That got me thinking.   Most of the folks I see who take "Intro to woodworking" do not have access to a shop.  So how do they do woodworking after the course?      SO WHAT ABOUT THOSE WHO INHERIT SOME OLD STANLEYS?????      I meet folks like this regularly, and others who buy or want to buy some old planes and want to learn to use them.     Some of these folks have not yet learned that the planes have to be sharpened after use, and almost none of them have sharpening stones or skills, and virtually none of them have a workbench.    

When I tell them the cost of a Norton 1000/8000 waterstone,  they are surprised.   When I tell them that a bench to plane on is really necessary, they often don't want to hear that.      

THen one gets down to business.  Suppose you have five nicely fettled handplanes, sharpening equipment and a bench...    Once still can't make any boxes or furniture,  as you well know.    One needs some saws, clamps, other tools, etc.     I have come to the conclusion that teaching "handplaning" before "an introduction  to woodwork with handtools" is not terribly useful.   

For a person to get in working usefully with handtools,  they have to have reasonable expectations of what tools and skills they will need to acquire.   

I have a number of books on using handtools, which are very good,  but they are a little "dry" for the folks I am talking about.   

ALL OF WHICH BRINGS ME TO MY RECOMMENDATION.  Why not think about making a video on "An introduction to working with handtools",  which shows you in action, making a box,   then a stool,  then something else    --- not in great detail, but enough to get across what handtool woodworking is all about.    This would put "handplanes" in perspective for those who think they want to do woodworking with handtools.  

Of course, this would stop many from even getting started because it would show them that reality is far different than their expectations.   The purpose of the video would be to calibrate their expectations -- to help them become realistic about what they can expect,  and to show them the joy of woodworking with handtools.    Without motivation and realistic expectations, it is highly unlikely that the newbies will be able to get anything lasting out of a course on how to fettle and use a smoothing plane.   

Anyway, you can see that I have too much time on my hands now that I am retired, and that i think too much.   I hope there is something useful in there for you.    I really search for ways to get folks interested in working with handtools.  I find it much easier to find folks who are already Machine Tool woodworkers and get them going with hand tools than to take someone new to woodworking and get them interested enough to stick it out.     I think that learning how to work with handtools is a lot like wanting to learn a new language.   It takes a lot more work to learn a new language than most folks realize, and the same is true for handtool woodworking.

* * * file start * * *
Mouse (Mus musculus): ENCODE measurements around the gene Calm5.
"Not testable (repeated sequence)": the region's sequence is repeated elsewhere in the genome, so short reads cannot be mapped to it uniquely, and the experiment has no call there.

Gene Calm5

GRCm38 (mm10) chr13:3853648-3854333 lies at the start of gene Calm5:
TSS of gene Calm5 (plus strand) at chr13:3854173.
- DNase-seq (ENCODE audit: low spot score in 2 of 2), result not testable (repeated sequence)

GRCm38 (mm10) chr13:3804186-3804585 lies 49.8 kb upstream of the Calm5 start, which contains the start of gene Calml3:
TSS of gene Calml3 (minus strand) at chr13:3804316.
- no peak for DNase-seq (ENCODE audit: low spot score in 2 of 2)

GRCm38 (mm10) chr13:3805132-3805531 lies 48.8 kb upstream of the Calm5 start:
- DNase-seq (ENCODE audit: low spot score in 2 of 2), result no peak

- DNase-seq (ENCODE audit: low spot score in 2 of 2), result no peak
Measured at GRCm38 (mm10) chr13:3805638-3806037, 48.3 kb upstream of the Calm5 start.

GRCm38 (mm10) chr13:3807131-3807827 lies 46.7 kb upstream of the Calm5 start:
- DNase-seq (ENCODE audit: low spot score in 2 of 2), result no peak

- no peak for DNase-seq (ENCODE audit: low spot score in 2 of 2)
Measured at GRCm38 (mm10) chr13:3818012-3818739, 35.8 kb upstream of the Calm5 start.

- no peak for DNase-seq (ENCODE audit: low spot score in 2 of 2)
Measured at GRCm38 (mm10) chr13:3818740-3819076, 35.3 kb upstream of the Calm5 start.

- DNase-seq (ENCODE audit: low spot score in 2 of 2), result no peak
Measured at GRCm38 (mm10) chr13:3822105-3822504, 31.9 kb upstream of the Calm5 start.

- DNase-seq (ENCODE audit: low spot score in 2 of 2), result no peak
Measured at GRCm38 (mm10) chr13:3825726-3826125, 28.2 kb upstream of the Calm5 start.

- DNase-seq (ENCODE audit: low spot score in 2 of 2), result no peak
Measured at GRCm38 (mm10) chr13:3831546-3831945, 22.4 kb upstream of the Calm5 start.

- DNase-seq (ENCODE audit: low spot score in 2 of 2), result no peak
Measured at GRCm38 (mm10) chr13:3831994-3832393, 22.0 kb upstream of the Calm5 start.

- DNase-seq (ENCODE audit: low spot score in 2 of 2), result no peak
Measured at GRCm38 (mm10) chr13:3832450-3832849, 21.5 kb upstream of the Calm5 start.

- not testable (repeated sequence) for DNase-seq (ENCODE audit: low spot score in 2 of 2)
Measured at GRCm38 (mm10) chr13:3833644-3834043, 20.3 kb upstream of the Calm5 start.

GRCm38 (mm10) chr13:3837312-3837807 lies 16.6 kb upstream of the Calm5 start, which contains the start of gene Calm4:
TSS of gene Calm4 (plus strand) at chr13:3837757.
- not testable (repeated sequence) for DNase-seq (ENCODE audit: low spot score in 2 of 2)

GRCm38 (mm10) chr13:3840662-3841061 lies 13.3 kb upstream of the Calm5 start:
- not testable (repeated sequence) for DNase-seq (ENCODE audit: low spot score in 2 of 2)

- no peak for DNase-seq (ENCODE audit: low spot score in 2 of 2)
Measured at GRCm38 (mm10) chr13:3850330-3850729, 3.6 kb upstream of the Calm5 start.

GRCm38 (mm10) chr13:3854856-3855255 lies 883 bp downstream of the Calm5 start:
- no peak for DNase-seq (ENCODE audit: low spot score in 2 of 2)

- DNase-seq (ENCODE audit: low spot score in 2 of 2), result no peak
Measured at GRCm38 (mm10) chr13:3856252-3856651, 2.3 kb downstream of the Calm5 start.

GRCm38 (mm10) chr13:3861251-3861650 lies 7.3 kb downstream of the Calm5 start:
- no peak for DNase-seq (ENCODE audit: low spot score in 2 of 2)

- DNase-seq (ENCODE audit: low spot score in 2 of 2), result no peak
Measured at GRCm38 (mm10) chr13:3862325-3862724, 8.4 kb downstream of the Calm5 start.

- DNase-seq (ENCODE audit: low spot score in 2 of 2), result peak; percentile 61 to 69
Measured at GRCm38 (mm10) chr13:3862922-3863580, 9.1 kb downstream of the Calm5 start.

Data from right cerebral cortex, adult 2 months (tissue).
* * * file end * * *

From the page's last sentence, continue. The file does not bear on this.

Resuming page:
Have fun.   And good luck with your saws and your irons and chipbreakers.

Mel

Measure your output in smiles per board foot. 

Sequim Tool's picture

IBC blades in A-2 (post #152762, reply #10 of 19)

I make my blades with 3/16" thick  A-2 steel heattreat at 1750 and temper at 300 for 60-62 RC

the photo is a #11 miller falls with 3/16" thick A-2 blade. I got the plane for $20.  The A-2 steel stock about $10. So for about $30.  I  have a plane that will work as good as any big brass  $1500. plane.

In this month's Fine Woodworking inside the back cover is a add for IBC blades.

The IBC blades in the add are .140 thick and I think Hock blades are only .093 thick. Thicker is better

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9619's picture

sequim, You said: "Thicker (post #152762, reply #18 of 19)

sequim,

You said: "Thicker is better".

My question is a serious one.   "Thicker is better,   up to what point?"   

Would it be better to have a nice 7" thick blade than a nice 2" thick blade than a nice 3/16" blade?

Where does "Thicker is better" stop?     How about an infill plane in which the entire infill is a 22 pound blade?

Can't wait to hear your answer.    I really don't know how thick is thick enough?  

Mel

Measure your output in smiles per board foot. 

Sequim Tool's picture

O no it's too thick (post #152762, reply #19 of 19)

You will have to push the wood over your plane.

When the blade stops flexing. And if I start with 3/16" stock I can grind off the decarb and still have a thick blade that won't flex. 

Look at one of my old posting ( Norris A-5 vs Miller Falls #9 ) I did a test of my new blades.

All the 100 year old Scottish planes had 3/16" to 1/4" blades

The tool club is having a thing called Best In The West.  check it out, Go to Union Hill Antique Tools,  click on PNTC.

John